Thursday, 8 November 2012

Portfolio, water colour and presentation. (student work)

Recently my dear friend and long-loyal student Gennie mentioned that all her artwork was lying loose in a folder, looking a bit neglected. So I offered to assemble it all nicely in a portfolio to both preserve it, and make it easier to view. (The 'portfolio' in this case was a folder with clear sleeves bound together like a large book.)
There are so many good reasons to do this. Firstly, changing the setting of the artwork means that you, the artist, see it freshly. Your memory of it as a work in progress fades, compared to the more arms-length view you will have now - this means you see it more the way others see it. (ie without the emotion or pain of the production!)

Secondly, the way artwork is arranged in relation to other images impacts how we read it. Often, seemingly disparate subjects now appear to have a connection. The appparently radom become neatly flowing. Its not so much improving what you have made, but giving it a context, and a clear, clean way in which to look at it.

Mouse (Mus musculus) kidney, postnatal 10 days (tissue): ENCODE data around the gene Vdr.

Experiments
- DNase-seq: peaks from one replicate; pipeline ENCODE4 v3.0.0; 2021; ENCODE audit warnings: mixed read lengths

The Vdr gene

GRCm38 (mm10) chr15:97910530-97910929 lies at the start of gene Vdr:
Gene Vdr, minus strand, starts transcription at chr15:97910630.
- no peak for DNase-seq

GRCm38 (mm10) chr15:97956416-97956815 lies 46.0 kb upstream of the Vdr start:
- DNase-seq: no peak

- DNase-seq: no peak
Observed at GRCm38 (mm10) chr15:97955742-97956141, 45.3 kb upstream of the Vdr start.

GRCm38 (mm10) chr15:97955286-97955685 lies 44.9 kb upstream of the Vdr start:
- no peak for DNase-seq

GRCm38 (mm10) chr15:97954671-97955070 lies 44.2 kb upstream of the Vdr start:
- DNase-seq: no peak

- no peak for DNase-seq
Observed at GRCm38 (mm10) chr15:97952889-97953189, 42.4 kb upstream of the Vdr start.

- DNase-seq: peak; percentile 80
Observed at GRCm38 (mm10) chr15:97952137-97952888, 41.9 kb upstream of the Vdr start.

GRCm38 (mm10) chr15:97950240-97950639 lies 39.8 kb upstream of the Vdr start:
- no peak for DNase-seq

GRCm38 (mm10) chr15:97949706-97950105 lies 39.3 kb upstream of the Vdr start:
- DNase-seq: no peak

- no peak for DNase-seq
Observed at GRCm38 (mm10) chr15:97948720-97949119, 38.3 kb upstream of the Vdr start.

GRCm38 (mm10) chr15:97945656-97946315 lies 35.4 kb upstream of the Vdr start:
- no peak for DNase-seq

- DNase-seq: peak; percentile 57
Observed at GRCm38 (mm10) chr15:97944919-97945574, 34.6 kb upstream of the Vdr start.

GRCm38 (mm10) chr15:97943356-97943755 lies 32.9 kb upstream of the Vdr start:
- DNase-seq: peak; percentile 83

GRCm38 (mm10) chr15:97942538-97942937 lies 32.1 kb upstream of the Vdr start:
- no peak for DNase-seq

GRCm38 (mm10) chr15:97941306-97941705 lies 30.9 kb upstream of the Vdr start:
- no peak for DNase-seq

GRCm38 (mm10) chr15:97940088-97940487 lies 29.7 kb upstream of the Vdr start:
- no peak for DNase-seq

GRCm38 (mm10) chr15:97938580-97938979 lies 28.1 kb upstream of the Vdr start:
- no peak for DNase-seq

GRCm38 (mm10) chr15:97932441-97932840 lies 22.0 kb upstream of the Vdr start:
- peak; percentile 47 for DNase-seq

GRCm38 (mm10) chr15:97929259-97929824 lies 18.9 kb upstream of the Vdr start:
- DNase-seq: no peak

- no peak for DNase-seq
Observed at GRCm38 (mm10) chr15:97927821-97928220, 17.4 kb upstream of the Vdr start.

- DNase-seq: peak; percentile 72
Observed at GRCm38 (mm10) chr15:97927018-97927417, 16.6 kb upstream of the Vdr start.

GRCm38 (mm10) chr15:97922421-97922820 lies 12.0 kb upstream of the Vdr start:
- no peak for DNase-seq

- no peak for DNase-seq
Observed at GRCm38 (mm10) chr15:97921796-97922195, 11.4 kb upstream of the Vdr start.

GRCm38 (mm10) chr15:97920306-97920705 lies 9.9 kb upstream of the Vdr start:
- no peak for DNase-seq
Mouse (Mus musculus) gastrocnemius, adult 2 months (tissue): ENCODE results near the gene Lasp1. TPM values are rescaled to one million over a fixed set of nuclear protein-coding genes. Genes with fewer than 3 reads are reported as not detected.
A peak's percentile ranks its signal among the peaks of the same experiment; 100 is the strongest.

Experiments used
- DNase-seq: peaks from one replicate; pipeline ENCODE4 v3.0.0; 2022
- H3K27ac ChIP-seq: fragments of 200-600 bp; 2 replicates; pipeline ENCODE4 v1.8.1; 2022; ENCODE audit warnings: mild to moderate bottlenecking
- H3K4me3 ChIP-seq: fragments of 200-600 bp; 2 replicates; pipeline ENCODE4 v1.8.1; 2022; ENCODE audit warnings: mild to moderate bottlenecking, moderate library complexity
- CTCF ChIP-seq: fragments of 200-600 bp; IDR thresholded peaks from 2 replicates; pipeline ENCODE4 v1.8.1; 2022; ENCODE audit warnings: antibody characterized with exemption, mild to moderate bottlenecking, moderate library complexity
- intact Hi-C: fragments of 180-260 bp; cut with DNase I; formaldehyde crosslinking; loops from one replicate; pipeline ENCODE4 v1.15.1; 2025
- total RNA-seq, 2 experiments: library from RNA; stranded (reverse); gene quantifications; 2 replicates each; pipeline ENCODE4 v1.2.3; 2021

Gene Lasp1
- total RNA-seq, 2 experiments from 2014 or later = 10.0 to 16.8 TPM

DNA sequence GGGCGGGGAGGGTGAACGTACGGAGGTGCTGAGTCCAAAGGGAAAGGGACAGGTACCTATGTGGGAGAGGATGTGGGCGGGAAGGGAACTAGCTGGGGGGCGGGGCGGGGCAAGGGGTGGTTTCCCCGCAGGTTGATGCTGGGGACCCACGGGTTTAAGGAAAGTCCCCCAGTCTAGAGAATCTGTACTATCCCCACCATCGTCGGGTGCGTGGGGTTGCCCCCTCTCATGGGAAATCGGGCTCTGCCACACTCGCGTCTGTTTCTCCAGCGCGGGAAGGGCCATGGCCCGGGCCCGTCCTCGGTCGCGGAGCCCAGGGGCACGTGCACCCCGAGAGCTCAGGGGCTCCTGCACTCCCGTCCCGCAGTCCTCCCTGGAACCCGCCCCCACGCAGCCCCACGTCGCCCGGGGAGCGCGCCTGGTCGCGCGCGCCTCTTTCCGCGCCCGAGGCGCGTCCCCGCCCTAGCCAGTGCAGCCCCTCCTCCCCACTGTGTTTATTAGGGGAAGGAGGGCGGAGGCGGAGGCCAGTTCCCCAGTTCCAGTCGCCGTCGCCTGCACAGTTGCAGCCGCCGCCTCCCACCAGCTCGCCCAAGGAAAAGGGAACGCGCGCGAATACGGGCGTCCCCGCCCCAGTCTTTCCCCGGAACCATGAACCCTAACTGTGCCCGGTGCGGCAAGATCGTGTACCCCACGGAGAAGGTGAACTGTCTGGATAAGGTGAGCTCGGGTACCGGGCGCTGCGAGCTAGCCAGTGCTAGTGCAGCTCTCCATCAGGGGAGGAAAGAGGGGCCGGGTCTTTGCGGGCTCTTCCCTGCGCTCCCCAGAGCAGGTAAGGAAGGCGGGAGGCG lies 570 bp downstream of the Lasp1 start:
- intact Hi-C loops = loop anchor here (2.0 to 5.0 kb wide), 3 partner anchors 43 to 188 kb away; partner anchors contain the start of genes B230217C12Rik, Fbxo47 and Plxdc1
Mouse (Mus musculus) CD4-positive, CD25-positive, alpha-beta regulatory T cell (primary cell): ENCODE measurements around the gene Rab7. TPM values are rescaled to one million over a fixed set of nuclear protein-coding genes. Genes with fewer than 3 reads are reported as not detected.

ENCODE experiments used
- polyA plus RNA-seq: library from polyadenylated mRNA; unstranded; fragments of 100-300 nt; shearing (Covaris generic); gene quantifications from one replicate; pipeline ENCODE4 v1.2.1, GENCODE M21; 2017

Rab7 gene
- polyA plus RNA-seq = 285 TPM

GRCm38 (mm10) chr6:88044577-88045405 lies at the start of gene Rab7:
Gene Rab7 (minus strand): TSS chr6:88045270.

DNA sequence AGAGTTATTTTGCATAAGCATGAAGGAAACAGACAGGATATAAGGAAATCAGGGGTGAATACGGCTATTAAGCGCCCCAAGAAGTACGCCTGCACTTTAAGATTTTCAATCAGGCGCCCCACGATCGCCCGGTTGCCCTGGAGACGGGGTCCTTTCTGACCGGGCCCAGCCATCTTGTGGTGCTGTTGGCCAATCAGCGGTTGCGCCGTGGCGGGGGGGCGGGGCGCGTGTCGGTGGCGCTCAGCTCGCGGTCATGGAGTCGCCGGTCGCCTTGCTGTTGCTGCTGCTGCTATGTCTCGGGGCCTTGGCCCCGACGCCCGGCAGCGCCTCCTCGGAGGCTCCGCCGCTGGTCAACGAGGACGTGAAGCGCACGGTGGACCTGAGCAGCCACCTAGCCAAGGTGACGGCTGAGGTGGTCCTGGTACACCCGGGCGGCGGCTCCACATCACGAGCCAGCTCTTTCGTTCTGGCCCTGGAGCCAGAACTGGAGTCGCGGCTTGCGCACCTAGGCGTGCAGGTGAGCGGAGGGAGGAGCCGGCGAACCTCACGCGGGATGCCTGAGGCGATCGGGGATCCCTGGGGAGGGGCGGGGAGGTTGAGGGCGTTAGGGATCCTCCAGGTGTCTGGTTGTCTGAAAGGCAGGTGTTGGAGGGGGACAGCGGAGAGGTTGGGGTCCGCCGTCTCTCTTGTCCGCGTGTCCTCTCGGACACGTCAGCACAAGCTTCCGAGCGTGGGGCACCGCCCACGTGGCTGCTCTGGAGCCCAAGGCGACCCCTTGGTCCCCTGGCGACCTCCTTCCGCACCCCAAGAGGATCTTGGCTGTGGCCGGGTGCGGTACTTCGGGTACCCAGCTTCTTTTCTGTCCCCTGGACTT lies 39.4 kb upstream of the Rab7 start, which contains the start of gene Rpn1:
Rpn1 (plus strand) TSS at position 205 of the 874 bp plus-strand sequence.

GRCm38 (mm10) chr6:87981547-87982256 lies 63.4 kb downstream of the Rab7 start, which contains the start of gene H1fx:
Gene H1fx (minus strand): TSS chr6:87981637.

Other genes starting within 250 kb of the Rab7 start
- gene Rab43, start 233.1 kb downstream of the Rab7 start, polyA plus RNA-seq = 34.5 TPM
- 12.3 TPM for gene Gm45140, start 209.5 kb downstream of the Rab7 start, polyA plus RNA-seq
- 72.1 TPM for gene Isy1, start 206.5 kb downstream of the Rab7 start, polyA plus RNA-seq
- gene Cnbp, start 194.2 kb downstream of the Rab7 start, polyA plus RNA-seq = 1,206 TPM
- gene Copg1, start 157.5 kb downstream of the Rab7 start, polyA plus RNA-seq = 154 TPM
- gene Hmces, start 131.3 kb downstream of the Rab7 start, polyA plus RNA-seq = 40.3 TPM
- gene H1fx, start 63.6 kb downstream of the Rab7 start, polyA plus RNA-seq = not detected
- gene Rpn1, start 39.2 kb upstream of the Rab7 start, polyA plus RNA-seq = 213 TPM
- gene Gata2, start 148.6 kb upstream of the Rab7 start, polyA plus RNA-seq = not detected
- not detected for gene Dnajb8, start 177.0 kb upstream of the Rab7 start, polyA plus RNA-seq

Also, the personality of the artist begins to emerge, in a new and sometimes surprising way. Perhaps the strongest compositions were of subjects that particularly apealed to the artist. Perhaps a painting that was not liked so much at the time of painting will now take on a new resonance.

And any device which does that, as well as preserving it cleanly, has got to be a good thing. 

For students applying to college, presentation can actually make or break the work, harsh as that may seem. There is an art in producing, and another in presenting. Putting artwork together like this can take from two hours to a whole day. 
(Apologies for the poor photographs of such lovely work - these were taken in fading light, on my on-the-blink camera. Tomorrow, new camera!) 

Up coming workshop: Portrait workshop, Belfast.

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